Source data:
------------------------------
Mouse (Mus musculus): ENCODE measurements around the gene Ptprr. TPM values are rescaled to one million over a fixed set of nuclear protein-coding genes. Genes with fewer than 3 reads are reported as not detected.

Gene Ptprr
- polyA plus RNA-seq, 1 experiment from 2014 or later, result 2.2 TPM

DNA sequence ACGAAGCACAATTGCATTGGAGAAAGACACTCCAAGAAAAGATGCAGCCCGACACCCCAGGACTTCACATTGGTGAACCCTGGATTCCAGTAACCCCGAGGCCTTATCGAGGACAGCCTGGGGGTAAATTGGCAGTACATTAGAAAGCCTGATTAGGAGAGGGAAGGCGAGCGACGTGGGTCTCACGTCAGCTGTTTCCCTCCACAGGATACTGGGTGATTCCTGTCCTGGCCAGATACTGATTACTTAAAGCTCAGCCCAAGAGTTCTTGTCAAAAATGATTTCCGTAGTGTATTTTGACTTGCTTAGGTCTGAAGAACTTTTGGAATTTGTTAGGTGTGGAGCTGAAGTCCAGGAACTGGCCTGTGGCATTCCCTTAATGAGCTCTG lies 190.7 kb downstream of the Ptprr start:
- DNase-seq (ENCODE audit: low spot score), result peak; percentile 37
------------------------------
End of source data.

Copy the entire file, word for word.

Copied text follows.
Mouse (Mus musculus): ENCODE measurements around the gene Ptprr. TPM values are rescaled to one million over a fixed set of nuclear protein-coding genes. Genes with fewer than 3 reads are reported as not detected.

Gene Ptprr
- polyA plus RNA-seq, 1 experiment from 2014 or later, result 2.2 TPM

DNA sequence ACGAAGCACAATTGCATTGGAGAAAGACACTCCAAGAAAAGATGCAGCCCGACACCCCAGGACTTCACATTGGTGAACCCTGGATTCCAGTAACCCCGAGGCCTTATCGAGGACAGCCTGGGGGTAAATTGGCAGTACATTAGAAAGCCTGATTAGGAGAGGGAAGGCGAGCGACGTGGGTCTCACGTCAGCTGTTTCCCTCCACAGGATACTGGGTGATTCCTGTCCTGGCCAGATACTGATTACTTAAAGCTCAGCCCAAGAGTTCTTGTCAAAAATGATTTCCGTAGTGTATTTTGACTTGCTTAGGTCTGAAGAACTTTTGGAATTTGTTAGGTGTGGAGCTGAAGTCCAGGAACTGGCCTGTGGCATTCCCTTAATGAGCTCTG lies 190.7 kb downstream of the Ptprr start:
- DNase-seq (ENCODE audit: low spot score), result peak; percentile 37